Speaking Against Silence

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Bowl of mandarin oranges

2018 was a good year for feminist anthems. Ariana Grande gave us “God Is a Woman” and “Thank U, Next.” Dua Lipa didn’t GAF, and warned women not to answer the phone if their ex drunk-dials them. King Princess gave us “1950.” Janelle Monae gave us, well, everything. If there was one thing women in music could agree on, it was that they were done taking shit from men.

For those of us who like our feminist anthems in poetry form, we have a long lineage to choose from—Audre Lorde and June Jordan and Rachel McKibbens, to name a few—but the poem most reminiscent of the spirit of 2018 is Louise Glück’s “Mock Orange,” from her collection Triumph of Achilles (1985). The speaker of this clenched-teeth poem makes an analogy between the scent of the mock orange flowers and the “false union” of sexual intercourse in order to suggest that her true sexual experiences reflect objectification and domination rather than genuine pleasure.

The first line introduces us to the speaker and the person being spoken to. The speaker is insisting to her companion that it is not the moon that is filling the yard with light, but the white mock orange blossoms. Then there is a gap that comes between the first and the second stanza—the poem’s most remarkably charged space. The speaker goes from an insistent assertion in the first stanza to an utterly shocking declaration: “I hate them.”

What is Glück’s speaker imagining/repressing/desiring/fearing in that space before she blurts out “I hate them”? What is left unsaid that could allow her to shift so wildly from a statement about the flower’s powerful brightness to her immense hatred for them? We soon learn that the flowers are a psychological projection; the speaker continues: “I hate them as I hate sex/ the man’s mouth/ sealing my mouth the man’s/ paralyzing body—”. The power of the mock orange blossom is inauthentic: it mimics orange blossoms without genuinely belonging to the same species. Despite that, the flowers have more power than the moon to create the light that floods the yard. Thus, the gap between those first and second stanzas is charged with associations of power and inauthenticity; combined with the presence of the “you,” everything explodes into a diatribe against the domination inherent in the act of sex. The “cry” here, “humiliating” to the speaker, is simultaneously the involuntary noise of the sexual act, as well as the speaker’s own utterance: the poem. The mouth of the man that has “sealed” the mouth of the speaker, then, has forced upon the speaker an unwanted silence that the speaker desires to shatter through her own outburst.

But if the feminist anthems teach us anything, it’s that the less-powerful can build a language out of silence, if need be. In “Mock Orange,” the speaker that’s been stifled by the always-dominant man now wants to reclaim a language outside of a gender binary. This language will be entirely different from the masculine rhetoric of oppositionals, which the speaker characterizes as sexualized:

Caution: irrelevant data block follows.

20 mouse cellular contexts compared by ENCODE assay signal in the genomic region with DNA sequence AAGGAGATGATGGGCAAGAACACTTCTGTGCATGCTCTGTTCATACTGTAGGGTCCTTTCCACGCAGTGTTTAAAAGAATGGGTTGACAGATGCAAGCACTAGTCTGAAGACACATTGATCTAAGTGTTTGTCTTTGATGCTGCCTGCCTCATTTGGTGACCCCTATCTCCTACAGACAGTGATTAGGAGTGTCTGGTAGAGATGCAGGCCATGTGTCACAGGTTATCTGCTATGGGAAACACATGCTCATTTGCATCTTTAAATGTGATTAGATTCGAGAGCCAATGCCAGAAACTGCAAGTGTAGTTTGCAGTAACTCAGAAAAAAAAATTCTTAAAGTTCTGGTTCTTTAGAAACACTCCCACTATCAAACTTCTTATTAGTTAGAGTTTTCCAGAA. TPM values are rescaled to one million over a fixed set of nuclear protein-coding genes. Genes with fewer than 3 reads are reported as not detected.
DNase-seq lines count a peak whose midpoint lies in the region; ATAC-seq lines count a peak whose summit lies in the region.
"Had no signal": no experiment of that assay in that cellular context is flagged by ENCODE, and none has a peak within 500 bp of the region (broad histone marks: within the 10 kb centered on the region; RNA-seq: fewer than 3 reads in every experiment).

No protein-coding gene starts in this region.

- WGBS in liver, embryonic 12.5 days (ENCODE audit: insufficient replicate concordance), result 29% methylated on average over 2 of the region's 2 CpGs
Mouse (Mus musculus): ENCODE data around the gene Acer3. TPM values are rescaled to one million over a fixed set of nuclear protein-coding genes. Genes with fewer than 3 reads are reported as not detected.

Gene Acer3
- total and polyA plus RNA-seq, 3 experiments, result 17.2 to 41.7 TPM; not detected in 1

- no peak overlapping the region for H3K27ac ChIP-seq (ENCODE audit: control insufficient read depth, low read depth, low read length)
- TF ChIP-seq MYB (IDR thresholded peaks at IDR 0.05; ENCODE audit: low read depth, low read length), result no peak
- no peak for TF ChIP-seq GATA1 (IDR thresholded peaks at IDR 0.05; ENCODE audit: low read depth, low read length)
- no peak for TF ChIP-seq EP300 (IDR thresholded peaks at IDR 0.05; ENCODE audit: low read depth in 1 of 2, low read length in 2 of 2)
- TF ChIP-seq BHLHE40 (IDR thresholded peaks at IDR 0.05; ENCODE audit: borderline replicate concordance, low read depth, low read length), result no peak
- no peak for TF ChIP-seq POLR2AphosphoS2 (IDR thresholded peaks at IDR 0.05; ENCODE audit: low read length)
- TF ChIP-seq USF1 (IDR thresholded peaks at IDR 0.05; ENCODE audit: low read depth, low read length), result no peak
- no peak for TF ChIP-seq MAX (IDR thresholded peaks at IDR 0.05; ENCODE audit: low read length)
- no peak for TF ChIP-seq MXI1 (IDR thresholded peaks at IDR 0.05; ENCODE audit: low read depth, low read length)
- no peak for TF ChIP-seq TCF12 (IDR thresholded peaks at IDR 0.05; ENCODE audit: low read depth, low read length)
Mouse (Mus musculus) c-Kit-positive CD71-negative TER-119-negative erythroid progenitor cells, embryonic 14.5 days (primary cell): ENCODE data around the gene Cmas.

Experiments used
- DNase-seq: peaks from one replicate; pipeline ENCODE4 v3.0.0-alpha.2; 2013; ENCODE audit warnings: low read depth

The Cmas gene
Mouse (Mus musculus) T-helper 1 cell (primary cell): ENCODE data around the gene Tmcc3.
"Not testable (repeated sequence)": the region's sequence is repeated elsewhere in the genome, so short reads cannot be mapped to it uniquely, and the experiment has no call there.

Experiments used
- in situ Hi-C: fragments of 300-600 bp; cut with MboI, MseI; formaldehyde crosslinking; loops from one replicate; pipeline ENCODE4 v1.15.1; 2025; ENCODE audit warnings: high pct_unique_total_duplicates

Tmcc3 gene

In my mind tonight

I hear the question and pursuing answer

fused in one sound

that mounts and mounts and then

is split into the old selves.

Clearly, here the question is “pursued” by the answer, as if predator and prey, and the two binaries are “fused into one sound/ that mounts and mounts and then/ is split.” This language is clearly enacting the speaker’s experience of sexual intercourse: the pursuit, the fusion, the breathlessly paced repetition and climactic enjambment after “and then” followed by the relief of the final decoupling, back into the “old selves.” The “cry,” then, that the speaker refers to is a way of creating a language that will be different from the masculinized language that she enacts in the third stanza. The speaker’s refusal to enter into the “tired antagonisms” of the man/woman binary slides into the tonally resigned lines: “Do you see?/ We are made fools of.” The poem is a way to resist domination and objectification, to resist participating in a masculinized system of sexuality and language.

By the end of the poem, the speaker has shaken off the resignation and returned to her anger, although this time it is an anger that seems fruitful: “How can I rest? How can I be content/ when there is still that odor/ in the world?” It is ultimately appropriate for Glück to end with a question; the poem hangs in the air, suspended infinitely in silence awaiting its answer. But the poem does not trail off; instead it ends with a challenge, in defiance against closure.

Cynics might say that if we’re hearing feminist anthems on the radio, the movement has been subsumed into capitalism. But if Top 40 radio stations feature songs about women reclaiming their voices, it may mean the artists have internalized some of the lessons their artistic foremothers handed down to them. A teenage girl hearing “thank u, next” might experience the same jolt of recognition and anger that I felt as a teenager reading “Mock Orange” for the first time. There was silence, and a woman filled it with the sound of her voice. As Ari would say, “I’m so good with that.”